A £1.4bn catch-up tuition plan to help children recover lost learning after Covid has been branded “hugely disappointing”.
The Department for Education (DfE) announced the cash for schools and colleges in England and have underlined it comes on top of £1.7bn already pledged for lost education.
The cash will see pupils offered up to 100 million hours of extra teaching, with Year 13 students given the option to repeat their final year if particularly hard-hit by lockdown.
But unions have said package “lets down the nation’s children”, and falls short of the £15bn school leaders hoped for, with some accusing Rishi Sunak’s Treasury of blocking further spending.
The DfE scheme includes £1bn to support up to six million, 15-hour tutoring courses for disadvantaged pupils, as well as an expansion of the 16-19 tuition fund which will target subjects such as maths and English.
A further £400 million will go towards providing high-quality training to early years practitioners and school teachers boost progress.
But the announcement – made during the half-term – does not include plans to lengthen the school day, or shorten the summer break.
The government’s education recovery commissioner, Kevan Collins, is still considering long-term proposals to address the impact of Covid on children.
Geoff Barton, general secretary of the Association of School and College Leaders (ASCL), suggested that there had been a battle behind the scenes over funding for education recovery between the Treasury and the DfE as the “settlement is less than a tenth of the £15bn that was being mooted”.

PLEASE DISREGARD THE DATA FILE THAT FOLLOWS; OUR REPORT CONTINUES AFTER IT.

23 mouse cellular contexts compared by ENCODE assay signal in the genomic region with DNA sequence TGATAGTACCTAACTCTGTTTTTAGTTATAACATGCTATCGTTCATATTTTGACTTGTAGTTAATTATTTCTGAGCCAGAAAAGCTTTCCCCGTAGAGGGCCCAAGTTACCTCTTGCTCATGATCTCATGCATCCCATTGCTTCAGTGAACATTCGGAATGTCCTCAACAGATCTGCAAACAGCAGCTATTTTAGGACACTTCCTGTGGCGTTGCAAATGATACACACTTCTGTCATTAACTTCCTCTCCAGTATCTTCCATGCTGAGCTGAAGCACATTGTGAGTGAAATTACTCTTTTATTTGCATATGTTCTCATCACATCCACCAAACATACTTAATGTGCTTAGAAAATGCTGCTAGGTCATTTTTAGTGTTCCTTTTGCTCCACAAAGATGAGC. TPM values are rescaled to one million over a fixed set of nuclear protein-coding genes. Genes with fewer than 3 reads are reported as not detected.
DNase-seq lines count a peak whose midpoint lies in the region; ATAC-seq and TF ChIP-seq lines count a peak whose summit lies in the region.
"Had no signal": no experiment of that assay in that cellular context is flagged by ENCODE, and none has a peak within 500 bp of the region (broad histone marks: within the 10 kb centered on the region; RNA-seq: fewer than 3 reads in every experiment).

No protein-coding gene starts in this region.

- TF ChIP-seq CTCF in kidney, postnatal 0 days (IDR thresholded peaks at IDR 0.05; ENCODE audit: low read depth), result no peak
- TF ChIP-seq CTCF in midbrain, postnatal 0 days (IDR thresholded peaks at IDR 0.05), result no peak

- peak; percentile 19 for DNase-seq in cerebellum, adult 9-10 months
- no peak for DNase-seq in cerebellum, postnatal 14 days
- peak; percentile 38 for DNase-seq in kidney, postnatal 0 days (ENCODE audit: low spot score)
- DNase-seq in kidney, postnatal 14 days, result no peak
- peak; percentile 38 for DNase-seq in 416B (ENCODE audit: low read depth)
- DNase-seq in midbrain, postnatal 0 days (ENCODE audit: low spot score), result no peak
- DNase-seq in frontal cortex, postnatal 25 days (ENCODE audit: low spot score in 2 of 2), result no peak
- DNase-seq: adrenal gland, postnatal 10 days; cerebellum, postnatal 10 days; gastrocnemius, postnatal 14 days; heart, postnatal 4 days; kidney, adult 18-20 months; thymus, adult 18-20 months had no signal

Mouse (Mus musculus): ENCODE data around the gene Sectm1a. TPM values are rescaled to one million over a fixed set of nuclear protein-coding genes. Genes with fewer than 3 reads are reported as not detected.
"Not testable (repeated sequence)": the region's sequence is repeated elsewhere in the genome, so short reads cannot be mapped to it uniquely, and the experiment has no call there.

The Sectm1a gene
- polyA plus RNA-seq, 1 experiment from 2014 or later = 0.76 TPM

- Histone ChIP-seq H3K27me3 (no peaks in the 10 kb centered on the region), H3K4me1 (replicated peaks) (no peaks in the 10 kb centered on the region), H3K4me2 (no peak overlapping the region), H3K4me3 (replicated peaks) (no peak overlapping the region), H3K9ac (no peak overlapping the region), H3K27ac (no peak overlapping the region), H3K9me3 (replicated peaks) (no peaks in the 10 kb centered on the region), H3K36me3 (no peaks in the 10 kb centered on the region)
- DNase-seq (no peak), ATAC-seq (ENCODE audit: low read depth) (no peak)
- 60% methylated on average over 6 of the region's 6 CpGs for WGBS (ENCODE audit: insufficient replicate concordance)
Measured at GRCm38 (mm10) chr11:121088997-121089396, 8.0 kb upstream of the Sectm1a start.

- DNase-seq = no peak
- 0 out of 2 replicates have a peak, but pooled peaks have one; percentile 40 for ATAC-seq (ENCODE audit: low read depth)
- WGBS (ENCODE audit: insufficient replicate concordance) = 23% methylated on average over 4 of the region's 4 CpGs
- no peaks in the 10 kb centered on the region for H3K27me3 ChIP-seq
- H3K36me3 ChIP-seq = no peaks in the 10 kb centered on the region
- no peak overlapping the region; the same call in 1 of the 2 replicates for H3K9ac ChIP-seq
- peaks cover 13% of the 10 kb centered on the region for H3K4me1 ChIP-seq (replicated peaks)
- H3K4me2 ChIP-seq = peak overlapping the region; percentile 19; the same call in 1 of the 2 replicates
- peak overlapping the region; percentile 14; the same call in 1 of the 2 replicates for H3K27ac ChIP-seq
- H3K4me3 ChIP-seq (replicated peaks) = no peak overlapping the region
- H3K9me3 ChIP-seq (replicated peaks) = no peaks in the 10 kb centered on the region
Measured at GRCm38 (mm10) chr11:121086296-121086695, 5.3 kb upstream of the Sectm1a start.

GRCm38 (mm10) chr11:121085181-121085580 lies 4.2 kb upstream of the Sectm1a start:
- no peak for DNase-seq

He said: “This is a hugely disappointing announcement which lets down the nation’s children and schools at a time when the government needed to step up and demonstrate its commitment to education.
“The amount of money that the government plans to put into education recovery is insufficient and shows a failure to recognise the scale of learning loss experienced by many pupils during the pandemic – particularly those from disadvantaged backgrounds.”
Paul Whiteman, general secretary of school leaders’ union the NAHT, said: “It’s a damp squib – some focus in a couple of the right areas is simply not enough.
“The funding announced to back these plans is paltry compared to the amounts other countries have invested, or even compared to government spending on business recovery measures during the pandemic.
“Education recovery cannot be done on the cheap.”
But Whiteman added that the union was relieved to see that extending the school day had been “shelved for now” as he warned the policy could reduce family time and leave less time for extracurricular activities.
Mary Bousted, joint general secretary of the National Education Union (NEU), said: “The government’s plans for education recovery for the nation’s pupils are inadequate and incomplete. Rarely has so much been promised and so little delivered.”
“The Treasury has shown, in this paltry offer, that it does not understand, nor does it appreciate, the essential foundation laid by education for the nation’s economic recovery.
“Its failure, on this scale, to fund what is needed for education recovery, is a scar which will take generations of children and young people to heal.”
Prime minister Boris Johnson has defended the fund, however, adding a review of longer school days would form part of the next stage of the review.
He said: “Young people have sacrificed so much over the last year and as we build back from the pandemic, we must make sure that no child is left behind.
“This next step in our long-term catch-up plan should give parents confidence that we will do everything we can to support children who have fallen behind and that every child will have the skills and knowledge they need to fulfil their potential.”
It was announced as Labour published its two-year £14.7 billion education recovery plan, which called for extracurricular activities to be expanded and mental health support in schools to be improved.